Thursday, December 17, 2009

The Downside of Self-Publishing

Yes, there is one. To give you the short answer: Quality, and the lack of quality.

The person who appears to have the scoop on it is here: The Self Publishing Review

The first thing he comments on is Quality of grammar and punctuation.

The second is poor quality writing.

Here's a quote:

"This sort of overwriting is neither literary nor clever: it's just overdone (and bear in mind here that literary fiction is my genre-of-choice: I am not unaware of its conventions or standards). _____'s writing is far too complicated, and he often favours that complication over clarity and meaning. The text is thick with clever-sounding phrases, many of which make little sense; and I found a lot of clich├ęs buried in his overdone language."

When I look at this very closely – I see the blogger is British – note the 'u' in favours. This would indicate that he is also reviewing British authors.

According to his bio he is more than qualified to judge – "I've worked in publishing for over twenty years, as a writer, a researcher and an editor." According to his rules, he stops reading at 15 errors. One book rated 55 pages. Six books bombed out at 3 pages. The majority bomb out by page 11. He appears to be fair, often he sounds wistful that a book didn't do better.

I believe he has a point – quality is everything – and anyone 'Going DYI' has to have a copy editor.

Max Dunbar over at 3 a.m. magazine thinks the whole song and dance about "Independent Publishing" is – well – sour grapes by folks who can't be published any other way. (Would anybody turn down a nice hefty advance and a 3-book contract?)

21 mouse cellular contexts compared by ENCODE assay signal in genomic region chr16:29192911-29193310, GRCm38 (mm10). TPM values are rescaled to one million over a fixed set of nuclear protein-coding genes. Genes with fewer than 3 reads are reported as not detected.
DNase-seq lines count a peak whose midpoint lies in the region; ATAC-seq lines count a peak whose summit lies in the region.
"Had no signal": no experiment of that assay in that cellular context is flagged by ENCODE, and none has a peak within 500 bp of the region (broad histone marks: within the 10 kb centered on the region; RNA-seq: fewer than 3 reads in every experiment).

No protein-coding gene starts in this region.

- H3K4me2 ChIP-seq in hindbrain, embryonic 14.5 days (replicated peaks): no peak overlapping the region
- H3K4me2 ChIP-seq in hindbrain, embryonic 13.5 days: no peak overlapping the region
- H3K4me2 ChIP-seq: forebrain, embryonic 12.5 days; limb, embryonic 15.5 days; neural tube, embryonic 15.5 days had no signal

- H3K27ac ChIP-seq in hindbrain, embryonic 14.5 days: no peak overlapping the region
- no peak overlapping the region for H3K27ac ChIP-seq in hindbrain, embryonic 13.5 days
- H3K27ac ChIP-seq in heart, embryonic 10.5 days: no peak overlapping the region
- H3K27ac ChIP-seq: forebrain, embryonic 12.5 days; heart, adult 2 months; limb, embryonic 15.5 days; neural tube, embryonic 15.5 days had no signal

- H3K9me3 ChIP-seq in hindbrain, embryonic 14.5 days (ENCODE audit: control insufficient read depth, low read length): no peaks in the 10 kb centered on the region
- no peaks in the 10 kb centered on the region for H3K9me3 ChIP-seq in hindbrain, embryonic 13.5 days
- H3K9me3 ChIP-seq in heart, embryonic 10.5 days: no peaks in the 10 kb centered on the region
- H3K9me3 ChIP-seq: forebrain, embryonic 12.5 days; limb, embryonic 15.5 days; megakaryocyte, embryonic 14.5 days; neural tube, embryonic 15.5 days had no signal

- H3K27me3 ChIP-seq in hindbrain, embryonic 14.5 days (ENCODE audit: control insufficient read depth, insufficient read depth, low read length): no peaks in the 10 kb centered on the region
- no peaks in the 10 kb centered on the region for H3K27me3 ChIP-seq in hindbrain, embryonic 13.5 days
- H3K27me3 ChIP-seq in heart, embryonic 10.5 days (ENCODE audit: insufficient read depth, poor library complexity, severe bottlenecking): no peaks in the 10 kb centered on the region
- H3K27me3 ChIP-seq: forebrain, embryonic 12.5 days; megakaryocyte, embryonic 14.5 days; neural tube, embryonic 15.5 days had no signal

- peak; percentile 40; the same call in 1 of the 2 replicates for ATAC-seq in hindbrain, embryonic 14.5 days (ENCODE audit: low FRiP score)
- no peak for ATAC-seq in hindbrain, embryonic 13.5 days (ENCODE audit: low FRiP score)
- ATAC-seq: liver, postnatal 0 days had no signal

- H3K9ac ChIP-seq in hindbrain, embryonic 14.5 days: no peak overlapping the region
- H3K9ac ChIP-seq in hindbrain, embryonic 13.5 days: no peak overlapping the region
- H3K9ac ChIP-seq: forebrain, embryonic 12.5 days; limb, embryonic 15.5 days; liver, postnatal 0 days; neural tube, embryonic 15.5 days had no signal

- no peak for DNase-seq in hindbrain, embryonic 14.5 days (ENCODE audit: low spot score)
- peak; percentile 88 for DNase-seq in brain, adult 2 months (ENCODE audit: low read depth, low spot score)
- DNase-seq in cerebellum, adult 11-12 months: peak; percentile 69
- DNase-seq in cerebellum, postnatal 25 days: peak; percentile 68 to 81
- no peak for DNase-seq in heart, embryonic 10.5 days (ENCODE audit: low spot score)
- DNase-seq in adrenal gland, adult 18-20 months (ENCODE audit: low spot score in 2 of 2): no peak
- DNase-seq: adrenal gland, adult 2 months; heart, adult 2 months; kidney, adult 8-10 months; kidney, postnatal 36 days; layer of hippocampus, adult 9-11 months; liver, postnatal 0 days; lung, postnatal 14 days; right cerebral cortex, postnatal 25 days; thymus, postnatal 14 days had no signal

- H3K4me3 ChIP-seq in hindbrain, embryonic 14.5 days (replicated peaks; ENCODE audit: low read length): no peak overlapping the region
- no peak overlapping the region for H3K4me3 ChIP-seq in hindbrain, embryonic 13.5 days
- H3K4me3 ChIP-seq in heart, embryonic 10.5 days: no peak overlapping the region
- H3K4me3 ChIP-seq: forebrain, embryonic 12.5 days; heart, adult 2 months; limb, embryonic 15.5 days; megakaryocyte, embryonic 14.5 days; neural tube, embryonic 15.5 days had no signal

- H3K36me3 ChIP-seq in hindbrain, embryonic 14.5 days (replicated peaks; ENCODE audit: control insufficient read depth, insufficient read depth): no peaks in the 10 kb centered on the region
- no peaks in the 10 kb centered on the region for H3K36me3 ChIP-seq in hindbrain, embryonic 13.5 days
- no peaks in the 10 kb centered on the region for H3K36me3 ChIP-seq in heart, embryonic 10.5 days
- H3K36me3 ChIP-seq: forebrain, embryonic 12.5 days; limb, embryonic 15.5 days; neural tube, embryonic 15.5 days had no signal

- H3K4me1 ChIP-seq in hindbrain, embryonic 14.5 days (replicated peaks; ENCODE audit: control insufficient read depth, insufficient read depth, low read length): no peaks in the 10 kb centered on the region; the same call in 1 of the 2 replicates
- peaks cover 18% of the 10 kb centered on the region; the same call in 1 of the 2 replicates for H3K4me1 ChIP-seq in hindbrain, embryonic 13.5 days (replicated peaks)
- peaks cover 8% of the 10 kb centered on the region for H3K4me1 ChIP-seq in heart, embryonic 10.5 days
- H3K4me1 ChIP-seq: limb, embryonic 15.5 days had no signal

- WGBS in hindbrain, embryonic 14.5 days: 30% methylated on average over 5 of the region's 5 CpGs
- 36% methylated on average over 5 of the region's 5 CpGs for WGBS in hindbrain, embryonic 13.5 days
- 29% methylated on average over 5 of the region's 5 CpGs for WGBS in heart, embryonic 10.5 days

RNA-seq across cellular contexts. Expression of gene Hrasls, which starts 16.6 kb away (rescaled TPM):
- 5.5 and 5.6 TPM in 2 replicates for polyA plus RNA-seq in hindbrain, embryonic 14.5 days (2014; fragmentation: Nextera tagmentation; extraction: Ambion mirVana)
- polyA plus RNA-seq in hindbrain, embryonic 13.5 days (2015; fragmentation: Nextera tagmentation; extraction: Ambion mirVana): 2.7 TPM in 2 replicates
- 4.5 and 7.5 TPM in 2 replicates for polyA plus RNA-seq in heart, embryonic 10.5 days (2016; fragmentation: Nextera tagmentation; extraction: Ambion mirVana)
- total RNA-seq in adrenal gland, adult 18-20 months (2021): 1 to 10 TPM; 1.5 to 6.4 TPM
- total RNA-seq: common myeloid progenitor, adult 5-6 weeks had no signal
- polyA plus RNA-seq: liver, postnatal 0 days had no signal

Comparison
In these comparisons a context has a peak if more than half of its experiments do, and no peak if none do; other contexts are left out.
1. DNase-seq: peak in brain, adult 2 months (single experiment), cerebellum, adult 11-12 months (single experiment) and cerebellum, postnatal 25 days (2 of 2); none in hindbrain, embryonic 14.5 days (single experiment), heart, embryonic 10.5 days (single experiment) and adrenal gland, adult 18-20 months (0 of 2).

He does make a good point that the line between (hiss) 'vanity' publishing and (oh baby) 'self' publishing is blurred – with more companies opening up to blur the lines all the time. Even Harlequin Romance as a vanity-publishing arm – and a digital publishing arm – and an editing service – and…

People are making all kinds of money – though usually not the authors.

So muddy are the waters that he sites this example: "The best example of this scam is the YouWriteOn debacle of this year and last. YouWriteOn is a writers' message board, or 'community', whose admins announced in the autumn of 2008 that they would publish 5,000 books, for nothing, by Christmas." Eventually less than 300 novels were distributed – after the author paid a fee. (Fee = Free?)

Yet, there is Year Zero.

Dan has published his own statistics – er can't find the link – showing us his book sales as an Indie author. Yet, an argument could be made that Year Zero isn't self-publishing because there is more than one person doing the writing. To me that would fall into the co-op or micro-publisher category.

Ah! Here is Dan's link: The Man Who Painted Agnieszkas Shoes As you can see, there weren't that many books sold, but there were over 220 copies downloaded.

It appears that an author on the verge of Self-publishing should invest in a editor.

2 comments:

Ms Kitty said...

I pulled this off a 'nameless' website today - concerning self-published books:

"exclusivity and the sense of belonging to an 'elite' (or at least, heavily restricted) community will be lost."

I have never argued that the 'Publishing Insiders' were elitist snobs, but shucks I guess I should start.

Ms Kitty said...

Here's another quote:

With no more gatekeepers, no more exclusivity, no more requirement to actually write a good book, won't published books lose value? If anybody can get a book published, doesn't that diminish the perceived status of all authors?"

What has stuck in my mind is the phrase: "the perceived status of all authors"

Status?

I feel a rant coming on. Yet I will refrain. Giving in to anger at this point is very unproductive.

The two quotes speak for themselves, much better than I ever could. There appears to be a huge difference, in the minds of these individuals, between a 'writer' and an 'author.'

One has status.